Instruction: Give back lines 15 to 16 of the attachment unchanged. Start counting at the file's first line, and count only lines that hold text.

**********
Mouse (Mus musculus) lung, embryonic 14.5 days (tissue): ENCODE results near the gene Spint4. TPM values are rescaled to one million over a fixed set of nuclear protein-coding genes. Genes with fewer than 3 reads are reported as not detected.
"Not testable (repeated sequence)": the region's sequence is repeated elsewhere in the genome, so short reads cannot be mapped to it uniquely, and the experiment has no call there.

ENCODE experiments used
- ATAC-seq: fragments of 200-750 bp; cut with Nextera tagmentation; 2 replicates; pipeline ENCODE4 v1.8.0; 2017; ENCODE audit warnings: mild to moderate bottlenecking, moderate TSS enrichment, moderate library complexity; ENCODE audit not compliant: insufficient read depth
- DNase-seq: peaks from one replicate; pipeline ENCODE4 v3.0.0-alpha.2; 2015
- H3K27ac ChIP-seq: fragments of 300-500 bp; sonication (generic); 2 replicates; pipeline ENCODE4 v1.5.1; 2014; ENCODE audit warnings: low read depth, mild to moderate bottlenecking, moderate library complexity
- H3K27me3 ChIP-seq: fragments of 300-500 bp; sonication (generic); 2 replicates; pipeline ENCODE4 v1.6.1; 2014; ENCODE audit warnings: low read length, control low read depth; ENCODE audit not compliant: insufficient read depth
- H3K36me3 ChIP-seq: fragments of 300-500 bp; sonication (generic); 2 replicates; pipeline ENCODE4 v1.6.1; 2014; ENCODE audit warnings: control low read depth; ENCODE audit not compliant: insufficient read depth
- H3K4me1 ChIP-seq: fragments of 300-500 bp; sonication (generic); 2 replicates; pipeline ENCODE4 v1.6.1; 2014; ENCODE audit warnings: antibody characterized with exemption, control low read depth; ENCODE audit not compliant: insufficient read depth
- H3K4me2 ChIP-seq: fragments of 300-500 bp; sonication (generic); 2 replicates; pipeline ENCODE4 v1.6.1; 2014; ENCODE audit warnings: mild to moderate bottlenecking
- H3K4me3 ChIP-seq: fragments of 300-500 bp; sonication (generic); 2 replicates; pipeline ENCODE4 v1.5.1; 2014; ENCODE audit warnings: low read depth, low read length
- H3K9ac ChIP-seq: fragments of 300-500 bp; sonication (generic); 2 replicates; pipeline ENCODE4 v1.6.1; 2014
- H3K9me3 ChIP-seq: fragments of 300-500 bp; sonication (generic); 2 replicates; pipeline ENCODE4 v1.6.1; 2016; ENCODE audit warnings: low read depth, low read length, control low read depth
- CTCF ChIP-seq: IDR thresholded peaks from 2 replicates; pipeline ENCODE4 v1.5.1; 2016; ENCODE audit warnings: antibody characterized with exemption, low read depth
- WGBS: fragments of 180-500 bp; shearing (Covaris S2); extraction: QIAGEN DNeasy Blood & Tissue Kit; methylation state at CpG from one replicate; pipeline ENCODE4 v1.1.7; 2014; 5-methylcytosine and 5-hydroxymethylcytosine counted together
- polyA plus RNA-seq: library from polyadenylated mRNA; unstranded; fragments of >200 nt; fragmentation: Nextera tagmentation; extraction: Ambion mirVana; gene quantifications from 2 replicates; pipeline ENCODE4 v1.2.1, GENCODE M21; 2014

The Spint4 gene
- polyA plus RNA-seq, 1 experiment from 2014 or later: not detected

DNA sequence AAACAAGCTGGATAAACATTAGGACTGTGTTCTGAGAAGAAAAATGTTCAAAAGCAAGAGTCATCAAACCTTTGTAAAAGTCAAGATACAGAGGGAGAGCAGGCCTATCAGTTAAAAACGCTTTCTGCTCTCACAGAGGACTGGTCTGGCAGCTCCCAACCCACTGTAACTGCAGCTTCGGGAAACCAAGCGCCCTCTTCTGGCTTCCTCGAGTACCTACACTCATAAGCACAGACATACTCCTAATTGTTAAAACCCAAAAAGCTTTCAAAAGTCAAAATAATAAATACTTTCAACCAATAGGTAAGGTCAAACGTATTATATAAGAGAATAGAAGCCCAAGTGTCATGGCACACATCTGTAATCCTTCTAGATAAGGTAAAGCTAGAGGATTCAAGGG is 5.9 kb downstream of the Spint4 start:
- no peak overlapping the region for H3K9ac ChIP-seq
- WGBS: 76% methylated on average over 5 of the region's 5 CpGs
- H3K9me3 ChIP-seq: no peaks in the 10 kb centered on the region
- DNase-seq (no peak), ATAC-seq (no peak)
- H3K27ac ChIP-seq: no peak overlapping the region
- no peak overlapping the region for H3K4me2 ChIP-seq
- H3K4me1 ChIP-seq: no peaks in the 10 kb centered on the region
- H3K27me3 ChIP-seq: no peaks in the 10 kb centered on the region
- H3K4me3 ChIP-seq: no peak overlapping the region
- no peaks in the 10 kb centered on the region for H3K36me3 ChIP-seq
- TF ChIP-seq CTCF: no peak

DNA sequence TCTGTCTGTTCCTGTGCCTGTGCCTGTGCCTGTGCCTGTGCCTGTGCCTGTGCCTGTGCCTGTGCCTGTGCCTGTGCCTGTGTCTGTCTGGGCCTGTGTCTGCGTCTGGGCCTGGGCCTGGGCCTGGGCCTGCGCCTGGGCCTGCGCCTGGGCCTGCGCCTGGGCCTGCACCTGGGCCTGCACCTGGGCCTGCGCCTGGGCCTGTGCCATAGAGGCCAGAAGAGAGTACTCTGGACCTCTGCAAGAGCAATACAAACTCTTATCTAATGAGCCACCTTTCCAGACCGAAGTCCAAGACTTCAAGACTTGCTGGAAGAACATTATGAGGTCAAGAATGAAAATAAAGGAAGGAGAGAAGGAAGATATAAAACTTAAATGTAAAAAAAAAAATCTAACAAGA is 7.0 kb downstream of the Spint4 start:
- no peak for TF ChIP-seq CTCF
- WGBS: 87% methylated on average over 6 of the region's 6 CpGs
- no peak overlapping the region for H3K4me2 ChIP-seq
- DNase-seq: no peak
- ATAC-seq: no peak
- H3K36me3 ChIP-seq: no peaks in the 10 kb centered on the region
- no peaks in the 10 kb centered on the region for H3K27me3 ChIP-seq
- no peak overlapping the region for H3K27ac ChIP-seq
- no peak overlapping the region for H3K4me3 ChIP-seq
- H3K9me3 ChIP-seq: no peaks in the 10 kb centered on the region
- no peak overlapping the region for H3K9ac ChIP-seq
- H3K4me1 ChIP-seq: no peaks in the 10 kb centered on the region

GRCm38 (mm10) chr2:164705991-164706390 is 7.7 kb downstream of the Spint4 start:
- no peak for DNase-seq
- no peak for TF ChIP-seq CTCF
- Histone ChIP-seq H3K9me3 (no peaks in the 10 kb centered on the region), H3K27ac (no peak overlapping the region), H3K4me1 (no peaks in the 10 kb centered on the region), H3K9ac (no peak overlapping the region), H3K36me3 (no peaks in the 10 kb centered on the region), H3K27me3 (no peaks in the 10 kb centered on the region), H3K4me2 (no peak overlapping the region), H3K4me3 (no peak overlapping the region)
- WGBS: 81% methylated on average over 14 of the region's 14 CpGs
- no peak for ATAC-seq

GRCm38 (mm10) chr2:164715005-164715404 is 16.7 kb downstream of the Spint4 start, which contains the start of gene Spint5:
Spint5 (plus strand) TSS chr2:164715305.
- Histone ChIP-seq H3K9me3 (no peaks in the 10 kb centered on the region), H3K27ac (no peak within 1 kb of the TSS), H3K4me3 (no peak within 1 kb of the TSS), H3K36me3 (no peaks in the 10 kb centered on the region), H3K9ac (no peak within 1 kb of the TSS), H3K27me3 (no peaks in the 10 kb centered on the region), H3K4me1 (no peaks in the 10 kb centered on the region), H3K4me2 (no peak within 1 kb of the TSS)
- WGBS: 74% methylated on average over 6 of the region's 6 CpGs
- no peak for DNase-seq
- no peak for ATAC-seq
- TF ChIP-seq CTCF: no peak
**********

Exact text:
- WGBS: fragments of 180-500 bp; shearing (Covaris S2); extraction: QIAGEN DNeasy Blood & Tissue Kit; methylation state at CpG from one replicate; pipeline ENCODE4 v1.1.7; 2014; 5-methylcytosine and 5-hydroxymethylcytosine counted together
- polyA plus RNA-seq: library from polyadenylated mRNA; unstranded; fragments of >200 nt; fragmentation: Nextera tagmentation; extraction: Ambion mirVana; gene quantifications from 2 replicates; pipeline ENCODE4 v1.2.1, GENCODE M21; 2014